Tag Archives: well-being

Treat Your Employees Well……………………

Kindadukish's Blog - I am not a number, I am a free man (The Prisoner)

Bosses ‘don’t care about my health’

More than half of workers feel their employers do not care about their health and well-being, leading many to consider looking for a new job.

  • A study has found that 54% of employees believe their employer does not care about their health
    More than half of workers feel their employers do not care about their health and well-being, leading many to consider looking for a new job.

    Some resented their bosses because of their attitude to “simply getting the job done”, a survey of more than 3,000 employees found.

    The study, by Investors in People, showed that 54% of those polled believed their employer did not care about their health, leaving many feeling less motivated.

    Most sickness absence was genuine, although those unhappy in their job were more likely to feign illness, said the report.

    Paul Devoy, head of Investors in People, said: “Organisations need to see staff health and well-being as crucial to their business and staff retention.


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Work Life Balance………women more satisfied

Kindadukish's Blog - I am not a number, I am a free man (The Prisoner)

Sixty per cent of women are happy with their work-life balance: Men are more likely to feel the strain of juggling job and family

Part-time: Women tend to be happier with their work/life balance than their male counterparts

It is the modern juggling act – but managing motherhood alongside a career might not be as difficult as it sounds.Most women, it seems, are perfectly happy with the way their professional and personal lives are balanced. Far from desperately battling their way each day between office and kitchen, more than six out of ten believe their work-life balance is just right.

Men, however, are less content with the way the conflicting demands of their home life and jobs play out. But more than half still believe that the balance is broadly good.

The findings were released by the Office for National Statistics in its latest assessment of national well-being. They come as both the Government and Labour strive to impress women voters with their attempts to help them…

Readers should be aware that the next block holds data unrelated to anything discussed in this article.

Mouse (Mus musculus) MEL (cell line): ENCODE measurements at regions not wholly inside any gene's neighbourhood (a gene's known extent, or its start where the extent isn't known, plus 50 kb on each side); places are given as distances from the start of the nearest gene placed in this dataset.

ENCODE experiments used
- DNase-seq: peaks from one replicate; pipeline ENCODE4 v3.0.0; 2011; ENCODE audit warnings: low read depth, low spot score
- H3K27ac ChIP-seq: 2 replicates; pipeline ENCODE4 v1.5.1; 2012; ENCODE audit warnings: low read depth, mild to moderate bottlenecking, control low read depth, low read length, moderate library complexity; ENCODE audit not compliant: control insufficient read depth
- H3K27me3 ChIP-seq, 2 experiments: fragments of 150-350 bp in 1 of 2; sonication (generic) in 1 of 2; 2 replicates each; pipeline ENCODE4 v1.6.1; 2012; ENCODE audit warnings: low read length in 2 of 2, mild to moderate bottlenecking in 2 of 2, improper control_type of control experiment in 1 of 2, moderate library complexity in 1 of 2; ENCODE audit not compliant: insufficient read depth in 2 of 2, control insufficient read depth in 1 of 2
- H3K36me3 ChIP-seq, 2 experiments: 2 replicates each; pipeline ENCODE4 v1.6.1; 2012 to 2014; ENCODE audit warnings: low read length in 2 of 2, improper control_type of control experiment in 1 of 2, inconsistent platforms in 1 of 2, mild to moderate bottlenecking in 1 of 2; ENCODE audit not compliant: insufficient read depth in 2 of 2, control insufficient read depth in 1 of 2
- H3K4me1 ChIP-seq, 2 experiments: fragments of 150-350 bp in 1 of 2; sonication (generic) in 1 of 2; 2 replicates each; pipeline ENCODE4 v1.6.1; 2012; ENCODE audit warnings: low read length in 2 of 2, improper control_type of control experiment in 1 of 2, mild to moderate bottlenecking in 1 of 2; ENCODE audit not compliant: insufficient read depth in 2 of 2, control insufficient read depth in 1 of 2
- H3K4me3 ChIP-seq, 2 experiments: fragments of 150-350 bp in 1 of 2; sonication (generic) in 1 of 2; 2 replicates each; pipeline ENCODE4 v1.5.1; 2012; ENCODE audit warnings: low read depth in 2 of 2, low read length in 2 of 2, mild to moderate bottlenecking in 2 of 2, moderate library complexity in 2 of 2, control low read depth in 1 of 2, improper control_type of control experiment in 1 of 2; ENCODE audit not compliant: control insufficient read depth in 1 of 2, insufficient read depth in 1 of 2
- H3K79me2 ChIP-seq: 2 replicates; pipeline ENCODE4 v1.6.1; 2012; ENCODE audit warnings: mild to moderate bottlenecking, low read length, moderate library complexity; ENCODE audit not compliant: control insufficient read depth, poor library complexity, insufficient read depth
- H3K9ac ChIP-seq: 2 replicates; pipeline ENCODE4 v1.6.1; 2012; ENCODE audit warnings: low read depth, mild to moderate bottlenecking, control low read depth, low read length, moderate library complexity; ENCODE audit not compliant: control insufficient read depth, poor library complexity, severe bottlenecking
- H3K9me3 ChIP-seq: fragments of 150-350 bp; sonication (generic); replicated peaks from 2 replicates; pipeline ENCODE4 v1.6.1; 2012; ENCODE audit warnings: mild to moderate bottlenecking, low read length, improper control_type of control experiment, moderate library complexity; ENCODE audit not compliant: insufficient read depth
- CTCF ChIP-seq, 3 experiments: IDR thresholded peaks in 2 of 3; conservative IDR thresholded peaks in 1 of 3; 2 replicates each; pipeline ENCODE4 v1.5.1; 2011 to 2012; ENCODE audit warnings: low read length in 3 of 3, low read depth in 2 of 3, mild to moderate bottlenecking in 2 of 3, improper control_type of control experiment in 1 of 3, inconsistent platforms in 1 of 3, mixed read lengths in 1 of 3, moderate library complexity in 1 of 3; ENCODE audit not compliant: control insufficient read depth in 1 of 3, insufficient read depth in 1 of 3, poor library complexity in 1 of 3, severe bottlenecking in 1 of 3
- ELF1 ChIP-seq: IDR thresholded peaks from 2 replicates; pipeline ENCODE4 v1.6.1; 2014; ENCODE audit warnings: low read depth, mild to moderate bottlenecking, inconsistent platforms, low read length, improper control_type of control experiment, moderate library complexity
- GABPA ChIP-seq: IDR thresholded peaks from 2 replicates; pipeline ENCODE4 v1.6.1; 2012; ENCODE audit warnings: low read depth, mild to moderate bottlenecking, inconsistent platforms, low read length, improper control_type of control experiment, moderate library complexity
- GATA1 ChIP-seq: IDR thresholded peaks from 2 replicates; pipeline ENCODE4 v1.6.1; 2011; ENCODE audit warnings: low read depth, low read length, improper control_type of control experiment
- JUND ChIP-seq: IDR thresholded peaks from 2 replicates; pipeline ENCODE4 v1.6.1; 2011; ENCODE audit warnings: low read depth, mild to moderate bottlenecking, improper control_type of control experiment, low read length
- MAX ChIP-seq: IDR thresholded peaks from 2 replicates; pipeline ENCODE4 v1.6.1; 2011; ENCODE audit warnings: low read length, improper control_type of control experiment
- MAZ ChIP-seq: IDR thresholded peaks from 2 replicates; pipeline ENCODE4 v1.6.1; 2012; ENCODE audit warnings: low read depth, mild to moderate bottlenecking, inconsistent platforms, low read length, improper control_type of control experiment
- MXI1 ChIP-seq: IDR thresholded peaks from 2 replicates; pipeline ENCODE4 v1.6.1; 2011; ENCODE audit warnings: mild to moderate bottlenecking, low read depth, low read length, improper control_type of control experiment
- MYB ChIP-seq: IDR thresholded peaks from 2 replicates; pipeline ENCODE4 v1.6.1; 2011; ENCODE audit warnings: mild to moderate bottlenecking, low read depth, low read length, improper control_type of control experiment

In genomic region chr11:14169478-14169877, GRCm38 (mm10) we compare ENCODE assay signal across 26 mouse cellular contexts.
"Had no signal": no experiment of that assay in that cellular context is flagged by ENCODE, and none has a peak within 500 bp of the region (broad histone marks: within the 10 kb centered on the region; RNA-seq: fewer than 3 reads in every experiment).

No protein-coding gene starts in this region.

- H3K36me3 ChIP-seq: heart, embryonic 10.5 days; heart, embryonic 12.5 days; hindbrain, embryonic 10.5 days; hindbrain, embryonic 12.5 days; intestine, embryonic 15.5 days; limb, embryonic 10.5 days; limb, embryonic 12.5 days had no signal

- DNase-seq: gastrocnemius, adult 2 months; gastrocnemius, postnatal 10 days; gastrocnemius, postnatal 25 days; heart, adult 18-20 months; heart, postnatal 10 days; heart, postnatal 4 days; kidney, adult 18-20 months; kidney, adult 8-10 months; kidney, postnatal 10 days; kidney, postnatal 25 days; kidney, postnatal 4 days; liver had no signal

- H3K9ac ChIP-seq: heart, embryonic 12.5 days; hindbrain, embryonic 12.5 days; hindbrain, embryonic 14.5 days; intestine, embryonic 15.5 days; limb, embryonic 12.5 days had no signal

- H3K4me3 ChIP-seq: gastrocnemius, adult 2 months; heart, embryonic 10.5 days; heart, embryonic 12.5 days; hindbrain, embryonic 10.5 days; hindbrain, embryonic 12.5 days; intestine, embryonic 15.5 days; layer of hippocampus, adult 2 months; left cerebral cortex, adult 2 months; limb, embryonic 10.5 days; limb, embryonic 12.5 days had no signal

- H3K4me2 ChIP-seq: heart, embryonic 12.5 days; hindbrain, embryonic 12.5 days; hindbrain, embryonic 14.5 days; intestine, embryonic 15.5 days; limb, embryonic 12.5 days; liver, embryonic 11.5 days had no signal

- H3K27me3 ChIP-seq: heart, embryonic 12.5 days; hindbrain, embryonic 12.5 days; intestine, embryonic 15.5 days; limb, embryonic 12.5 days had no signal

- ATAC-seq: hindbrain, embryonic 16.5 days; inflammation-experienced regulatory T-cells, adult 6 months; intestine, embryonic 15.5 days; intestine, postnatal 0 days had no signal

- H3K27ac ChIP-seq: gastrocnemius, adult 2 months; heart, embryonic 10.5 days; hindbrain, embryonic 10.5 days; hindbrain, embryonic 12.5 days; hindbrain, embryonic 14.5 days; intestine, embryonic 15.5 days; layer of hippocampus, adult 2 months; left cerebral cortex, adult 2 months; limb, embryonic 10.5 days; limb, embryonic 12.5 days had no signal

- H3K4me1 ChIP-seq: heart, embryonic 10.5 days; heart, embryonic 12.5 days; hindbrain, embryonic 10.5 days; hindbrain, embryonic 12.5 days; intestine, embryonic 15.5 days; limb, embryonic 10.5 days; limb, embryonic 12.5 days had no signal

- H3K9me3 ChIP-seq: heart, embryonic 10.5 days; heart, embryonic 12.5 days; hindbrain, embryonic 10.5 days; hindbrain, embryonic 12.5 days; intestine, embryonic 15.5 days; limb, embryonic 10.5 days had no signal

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National Stress Awareness Day 2012

Stress at work is still a major problem for employers and employees alike and statistics suggest stress levels have doubled since the start of the recession in 2008.

This year’s National Stress Awareness Day is on Wednesday 7 November with the theme of  “Defining Outcomes for Well-being  at Work”

You can download information and free resources from the ISMA site.

And you can still read my posts on stresswell-being and resilience and try a 1 minute stress-relieving exercise

If you are in the Manchester area we are running a free Stress Awareness workshop in conjunction with P3 Personnel Management at their offices near the airport on Wednesday 14th November from 0830 – 1000.

To book your free place contact: Eleanor@p3pm.co.uk 

Stress back on the agenda?

It seems concerns about stress have been put on the back burner (or is that now “kicked into the long grass”) and I have seen little demand for stress management training in recent years compared to 10 years ago.

That may not be a bad thing if the focus has shifted to developing resilience and stress-proofing, and even better if organisations have improved the well-being of staff and tackled the main causes of work-related stress.

However the mental health charity MIND says that stress and mental health have become taboo subjects in the workplace. For its new initiative “Taking care of business” it polled over 2,000 employees on-line in England and Wales.

  • 4 out of 10 said they felt stressed at work and the same proportion said that stress was a taboo subject at work
  • 2 out of 3 felt under more pressure because of the recession
  • 1 in 5 said they felt they couldn’t talk about it in case they lost their jobs

MIND estimates that with greater awareness and better support businesses could save a third of the £26 billion lost each year to sickness absence and lost productivity.

They suggest this could be done by treating mental ill-health in the same way as physical ill-health by encouraging more openness and being more supportive and less discriminatory. They also want businesses to treat staff well-being as a priority.